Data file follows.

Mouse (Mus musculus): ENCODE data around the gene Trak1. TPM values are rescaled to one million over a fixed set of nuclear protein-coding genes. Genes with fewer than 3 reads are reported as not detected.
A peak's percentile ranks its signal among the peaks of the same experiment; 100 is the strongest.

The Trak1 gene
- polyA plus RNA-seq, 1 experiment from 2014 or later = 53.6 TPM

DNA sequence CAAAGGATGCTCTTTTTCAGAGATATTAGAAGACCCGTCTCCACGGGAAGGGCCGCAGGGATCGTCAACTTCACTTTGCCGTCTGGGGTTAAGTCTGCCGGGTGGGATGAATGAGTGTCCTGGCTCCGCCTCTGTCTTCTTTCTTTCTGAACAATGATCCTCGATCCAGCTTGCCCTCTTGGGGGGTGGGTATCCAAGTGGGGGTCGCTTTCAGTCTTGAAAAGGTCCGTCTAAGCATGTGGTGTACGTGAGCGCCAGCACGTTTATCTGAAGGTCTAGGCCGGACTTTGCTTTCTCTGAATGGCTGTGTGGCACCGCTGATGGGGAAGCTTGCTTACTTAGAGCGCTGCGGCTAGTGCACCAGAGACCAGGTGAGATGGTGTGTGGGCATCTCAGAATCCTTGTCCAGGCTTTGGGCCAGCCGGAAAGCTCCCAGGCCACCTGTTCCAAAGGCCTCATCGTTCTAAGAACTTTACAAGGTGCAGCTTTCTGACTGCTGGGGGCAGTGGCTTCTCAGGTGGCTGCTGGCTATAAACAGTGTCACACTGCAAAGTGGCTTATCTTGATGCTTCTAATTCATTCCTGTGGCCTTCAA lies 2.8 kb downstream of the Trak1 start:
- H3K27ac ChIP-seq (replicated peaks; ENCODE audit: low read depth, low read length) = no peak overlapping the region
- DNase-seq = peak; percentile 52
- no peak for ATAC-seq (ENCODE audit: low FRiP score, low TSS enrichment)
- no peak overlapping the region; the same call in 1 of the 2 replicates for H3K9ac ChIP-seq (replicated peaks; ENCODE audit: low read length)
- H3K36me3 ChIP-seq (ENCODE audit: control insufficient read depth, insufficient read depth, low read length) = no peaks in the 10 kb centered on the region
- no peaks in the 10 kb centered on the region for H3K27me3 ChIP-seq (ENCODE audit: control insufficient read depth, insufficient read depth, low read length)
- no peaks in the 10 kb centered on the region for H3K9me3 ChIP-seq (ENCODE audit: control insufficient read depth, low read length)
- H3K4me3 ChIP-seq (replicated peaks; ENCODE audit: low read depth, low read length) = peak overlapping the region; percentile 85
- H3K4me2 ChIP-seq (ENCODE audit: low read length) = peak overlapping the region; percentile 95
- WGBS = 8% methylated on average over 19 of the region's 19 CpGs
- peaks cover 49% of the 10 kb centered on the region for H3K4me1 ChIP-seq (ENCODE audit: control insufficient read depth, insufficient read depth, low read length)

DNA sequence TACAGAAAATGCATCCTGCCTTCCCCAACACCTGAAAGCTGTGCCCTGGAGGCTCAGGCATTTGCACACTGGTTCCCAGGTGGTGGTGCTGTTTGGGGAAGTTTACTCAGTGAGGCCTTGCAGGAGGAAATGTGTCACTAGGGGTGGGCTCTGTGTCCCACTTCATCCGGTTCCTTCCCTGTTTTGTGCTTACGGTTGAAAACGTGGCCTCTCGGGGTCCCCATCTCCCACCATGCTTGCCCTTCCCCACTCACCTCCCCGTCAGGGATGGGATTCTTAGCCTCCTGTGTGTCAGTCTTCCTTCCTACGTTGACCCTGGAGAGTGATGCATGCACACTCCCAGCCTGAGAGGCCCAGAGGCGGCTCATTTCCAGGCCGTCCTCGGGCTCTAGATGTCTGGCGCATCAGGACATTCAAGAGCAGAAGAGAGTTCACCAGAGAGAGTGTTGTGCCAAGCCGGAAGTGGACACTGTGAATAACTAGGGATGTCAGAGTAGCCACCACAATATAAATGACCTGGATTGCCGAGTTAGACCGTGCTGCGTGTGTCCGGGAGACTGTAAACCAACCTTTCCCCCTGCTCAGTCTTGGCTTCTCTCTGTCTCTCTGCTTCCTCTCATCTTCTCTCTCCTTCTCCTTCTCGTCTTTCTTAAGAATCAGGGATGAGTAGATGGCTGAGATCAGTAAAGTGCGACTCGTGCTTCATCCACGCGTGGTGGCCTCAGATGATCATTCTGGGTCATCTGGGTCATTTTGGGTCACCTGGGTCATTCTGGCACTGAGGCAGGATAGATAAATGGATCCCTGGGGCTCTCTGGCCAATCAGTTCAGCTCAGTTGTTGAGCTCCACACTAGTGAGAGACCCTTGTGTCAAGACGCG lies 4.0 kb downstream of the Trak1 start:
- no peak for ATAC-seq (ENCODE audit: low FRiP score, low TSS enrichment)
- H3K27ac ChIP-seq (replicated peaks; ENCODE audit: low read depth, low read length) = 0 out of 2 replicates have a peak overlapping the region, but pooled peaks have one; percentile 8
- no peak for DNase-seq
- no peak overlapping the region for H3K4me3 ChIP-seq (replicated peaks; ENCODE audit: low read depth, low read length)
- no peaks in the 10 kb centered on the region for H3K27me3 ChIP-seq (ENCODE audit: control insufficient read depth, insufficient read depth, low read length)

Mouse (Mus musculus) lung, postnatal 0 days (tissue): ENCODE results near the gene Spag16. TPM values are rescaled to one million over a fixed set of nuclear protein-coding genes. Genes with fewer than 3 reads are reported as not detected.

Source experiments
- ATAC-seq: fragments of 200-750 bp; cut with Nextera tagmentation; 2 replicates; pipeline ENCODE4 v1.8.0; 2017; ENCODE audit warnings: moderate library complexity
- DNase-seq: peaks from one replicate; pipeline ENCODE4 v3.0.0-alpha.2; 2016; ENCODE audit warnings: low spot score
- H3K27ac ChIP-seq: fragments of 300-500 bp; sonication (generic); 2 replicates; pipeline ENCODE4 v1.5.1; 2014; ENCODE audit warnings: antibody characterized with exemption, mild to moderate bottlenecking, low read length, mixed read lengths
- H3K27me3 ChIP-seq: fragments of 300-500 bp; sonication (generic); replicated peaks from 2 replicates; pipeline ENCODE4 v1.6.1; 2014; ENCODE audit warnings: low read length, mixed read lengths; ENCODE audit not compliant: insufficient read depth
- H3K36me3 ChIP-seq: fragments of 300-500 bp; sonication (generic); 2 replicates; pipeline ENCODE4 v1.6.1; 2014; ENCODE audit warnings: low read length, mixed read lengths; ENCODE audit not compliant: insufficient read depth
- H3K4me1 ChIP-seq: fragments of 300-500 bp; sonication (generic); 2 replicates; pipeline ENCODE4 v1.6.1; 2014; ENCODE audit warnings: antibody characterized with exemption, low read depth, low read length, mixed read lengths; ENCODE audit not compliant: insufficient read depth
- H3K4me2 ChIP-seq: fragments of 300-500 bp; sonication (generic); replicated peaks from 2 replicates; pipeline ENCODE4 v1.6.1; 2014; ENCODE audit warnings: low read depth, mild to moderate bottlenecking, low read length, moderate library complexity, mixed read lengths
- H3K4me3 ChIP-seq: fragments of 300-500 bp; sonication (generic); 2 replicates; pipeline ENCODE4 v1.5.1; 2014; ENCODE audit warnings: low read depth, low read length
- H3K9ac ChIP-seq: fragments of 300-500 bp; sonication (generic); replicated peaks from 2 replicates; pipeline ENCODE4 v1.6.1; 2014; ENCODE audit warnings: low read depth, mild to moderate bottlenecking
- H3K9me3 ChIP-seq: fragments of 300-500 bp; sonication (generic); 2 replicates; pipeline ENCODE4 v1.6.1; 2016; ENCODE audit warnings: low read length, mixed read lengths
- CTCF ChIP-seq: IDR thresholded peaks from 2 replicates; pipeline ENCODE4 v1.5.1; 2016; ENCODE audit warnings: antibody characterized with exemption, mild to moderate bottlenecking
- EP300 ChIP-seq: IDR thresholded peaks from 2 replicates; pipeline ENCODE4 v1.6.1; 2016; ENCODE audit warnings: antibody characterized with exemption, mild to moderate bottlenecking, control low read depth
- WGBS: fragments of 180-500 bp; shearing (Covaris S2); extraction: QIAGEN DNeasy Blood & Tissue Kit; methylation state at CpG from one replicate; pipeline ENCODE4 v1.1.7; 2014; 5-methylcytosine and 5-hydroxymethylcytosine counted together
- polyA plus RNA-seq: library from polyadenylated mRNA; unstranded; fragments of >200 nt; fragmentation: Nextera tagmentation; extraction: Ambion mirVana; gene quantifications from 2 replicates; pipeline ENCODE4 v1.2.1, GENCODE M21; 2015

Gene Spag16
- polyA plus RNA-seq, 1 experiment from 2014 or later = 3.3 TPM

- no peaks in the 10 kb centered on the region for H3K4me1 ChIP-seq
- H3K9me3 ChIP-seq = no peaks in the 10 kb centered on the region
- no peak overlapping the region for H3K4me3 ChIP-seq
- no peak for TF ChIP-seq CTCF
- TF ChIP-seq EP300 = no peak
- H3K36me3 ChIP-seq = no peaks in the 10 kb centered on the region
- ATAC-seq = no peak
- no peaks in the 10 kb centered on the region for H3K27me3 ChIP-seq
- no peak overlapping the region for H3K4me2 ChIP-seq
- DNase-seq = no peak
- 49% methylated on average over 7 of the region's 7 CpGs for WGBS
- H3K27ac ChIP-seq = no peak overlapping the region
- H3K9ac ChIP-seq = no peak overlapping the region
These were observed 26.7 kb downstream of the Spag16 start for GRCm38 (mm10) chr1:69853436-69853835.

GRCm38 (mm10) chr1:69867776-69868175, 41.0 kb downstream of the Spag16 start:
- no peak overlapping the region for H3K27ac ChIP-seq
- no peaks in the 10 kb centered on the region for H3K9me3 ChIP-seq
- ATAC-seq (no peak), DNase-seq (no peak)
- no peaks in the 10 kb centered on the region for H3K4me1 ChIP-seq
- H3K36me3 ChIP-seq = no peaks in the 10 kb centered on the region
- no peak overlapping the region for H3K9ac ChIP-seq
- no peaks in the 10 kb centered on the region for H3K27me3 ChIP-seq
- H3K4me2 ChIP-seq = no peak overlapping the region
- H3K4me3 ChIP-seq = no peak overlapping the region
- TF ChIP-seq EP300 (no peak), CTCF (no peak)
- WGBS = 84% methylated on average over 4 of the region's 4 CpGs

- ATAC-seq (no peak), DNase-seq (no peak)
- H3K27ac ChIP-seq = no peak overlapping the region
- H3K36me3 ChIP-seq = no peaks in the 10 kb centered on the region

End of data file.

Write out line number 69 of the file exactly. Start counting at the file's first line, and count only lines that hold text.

- H3K36me3 ChIP-seq = no peaks in the 10 kb centered on the region